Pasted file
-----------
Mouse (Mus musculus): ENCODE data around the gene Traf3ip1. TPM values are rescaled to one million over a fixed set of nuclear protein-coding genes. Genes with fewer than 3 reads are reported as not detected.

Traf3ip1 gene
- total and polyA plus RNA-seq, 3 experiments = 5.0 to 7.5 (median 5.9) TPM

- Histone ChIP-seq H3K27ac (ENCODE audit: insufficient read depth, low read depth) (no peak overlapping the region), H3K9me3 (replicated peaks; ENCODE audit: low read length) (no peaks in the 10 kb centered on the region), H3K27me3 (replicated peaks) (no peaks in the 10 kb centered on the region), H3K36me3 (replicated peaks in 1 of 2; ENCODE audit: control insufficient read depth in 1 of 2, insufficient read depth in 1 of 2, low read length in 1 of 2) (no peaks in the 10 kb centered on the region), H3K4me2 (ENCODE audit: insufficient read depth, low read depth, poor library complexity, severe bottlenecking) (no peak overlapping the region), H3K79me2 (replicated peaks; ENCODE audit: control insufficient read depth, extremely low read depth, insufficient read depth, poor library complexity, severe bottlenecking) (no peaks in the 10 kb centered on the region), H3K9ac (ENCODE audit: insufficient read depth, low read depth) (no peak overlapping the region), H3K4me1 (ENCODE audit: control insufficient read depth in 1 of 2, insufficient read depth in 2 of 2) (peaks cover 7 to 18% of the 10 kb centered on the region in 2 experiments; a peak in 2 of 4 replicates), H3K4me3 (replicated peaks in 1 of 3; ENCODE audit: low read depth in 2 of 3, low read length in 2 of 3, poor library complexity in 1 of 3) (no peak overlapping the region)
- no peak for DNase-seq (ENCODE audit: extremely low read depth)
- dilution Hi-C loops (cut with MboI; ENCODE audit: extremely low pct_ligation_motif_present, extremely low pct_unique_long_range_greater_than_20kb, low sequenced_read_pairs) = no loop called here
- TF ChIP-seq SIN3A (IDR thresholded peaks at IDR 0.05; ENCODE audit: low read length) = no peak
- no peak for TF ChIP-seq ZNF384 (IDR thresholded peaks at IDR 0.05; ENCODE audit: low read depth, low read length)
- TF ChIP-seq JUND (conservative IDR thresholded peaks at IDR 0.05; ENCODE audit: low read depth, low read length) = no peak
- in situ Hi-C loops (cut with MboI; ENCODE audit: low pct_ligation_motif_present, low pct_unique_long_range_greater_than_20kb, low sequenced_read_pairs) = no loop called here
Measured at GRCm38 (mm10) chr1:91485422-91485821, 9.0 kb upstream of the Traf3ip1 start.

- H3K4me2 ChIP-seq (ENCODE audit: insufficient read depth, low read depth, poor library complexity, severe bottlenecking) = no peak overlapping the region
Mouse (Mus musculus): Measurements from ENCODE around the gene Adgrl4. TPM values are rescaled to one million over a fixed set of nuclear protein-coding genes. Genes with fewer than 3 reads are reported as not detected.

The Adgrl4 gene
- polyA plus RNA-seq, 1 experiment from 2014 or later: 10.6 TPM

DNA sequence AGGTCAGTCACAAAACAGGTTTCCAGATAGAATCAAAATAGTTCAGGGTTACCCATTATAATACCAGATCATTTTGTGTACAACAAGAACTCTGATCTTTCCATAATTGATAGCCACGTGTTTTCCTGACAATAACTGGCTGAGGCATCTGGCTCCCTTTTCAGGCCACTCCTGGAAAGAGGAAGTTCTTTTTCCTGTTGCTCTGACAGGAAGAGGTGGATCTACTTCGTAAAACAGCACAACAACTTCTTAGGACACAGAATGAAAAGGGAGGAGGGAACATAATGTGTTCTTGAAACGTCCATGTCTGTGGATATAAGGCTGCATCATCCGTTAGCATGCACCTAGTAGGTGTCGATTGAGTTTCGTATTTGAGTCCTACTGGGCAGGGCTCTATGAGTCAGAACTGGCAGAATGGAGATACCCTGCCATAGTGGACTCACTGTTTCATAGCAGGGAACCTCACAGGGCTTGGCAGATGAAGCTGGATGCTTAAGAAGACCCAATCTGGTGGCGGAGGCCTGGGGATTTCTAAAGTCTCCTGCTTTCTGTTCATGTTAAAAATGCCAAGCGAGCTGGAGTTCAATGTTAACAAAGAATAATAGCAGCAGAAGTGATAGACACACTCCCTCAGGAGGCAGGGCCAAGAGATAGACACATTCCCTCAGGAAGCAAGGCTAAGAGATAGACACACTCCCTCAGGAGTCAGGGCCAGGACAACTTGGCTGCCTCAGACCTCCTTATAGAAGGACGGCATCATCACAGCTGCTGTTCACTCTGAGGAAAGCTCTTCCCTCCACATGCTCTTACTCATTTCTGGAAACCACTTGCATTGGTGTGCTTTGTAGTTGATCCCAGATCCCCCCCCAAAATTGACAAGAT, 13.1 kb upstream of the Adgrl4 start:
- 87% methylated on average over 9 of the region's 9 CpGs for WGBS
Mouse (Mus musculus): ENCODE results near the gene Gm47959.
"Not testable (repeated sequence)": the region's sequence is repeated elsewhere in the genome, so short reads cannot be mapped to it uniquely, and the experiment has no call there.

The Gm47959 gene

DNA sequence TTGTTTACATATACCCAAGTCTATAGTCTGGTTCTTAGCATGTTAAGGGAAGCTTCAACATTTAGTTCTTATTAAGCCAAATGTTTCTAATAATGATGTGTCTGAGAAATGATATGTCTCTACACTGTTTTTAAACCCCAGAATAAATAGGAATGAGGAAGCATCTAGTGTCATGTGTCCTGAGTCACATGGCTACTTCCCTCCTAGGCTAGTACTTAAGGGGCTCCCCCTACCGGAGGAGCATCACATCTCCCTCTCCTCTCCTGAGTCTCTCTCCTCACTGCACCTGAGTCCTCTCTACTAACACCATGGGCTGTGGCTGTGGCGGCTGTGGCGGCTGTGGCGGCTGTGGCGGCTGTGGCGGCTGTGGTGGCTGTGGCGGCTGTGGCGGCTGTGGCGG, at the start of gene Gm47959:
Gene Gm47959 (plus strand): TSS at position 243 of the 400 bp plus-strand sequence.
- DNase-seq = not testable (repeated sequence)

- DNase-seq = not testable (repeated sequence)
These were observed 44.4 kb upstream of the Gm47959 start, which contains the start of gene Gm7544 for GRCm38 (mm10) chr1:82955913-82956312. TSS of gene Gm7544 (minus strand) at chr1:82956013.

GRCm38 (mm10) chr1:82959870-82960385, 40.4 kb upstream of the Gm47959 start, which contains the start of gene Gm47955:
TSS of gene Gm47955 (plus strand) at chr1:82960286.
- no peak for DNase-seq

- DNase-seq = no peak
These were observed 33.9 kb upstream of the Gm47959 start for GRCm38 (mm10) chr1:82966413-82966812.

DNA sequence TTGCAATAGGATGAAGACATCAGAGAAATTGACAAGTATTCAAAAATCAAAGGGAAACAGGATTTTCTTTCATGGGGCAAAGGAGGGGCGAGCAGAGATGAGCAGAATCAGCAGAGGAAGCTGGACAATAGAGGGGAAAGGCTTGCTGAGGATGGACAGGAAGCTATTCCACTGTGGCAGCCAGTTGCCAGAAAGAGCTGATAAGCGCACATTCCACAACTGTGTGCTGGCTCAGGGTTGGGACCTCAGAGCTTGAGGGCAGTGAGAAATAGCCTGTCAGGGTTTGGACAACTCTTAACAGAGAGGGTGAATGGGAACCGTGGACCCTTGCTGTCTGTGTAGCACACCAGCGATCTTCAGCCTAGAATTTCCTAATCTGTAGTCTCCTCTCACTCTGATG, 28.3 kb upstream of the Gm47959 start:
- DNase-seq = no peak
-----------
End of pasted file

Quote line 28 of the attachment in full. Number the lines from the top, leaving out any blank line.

- no peak for DNase-seq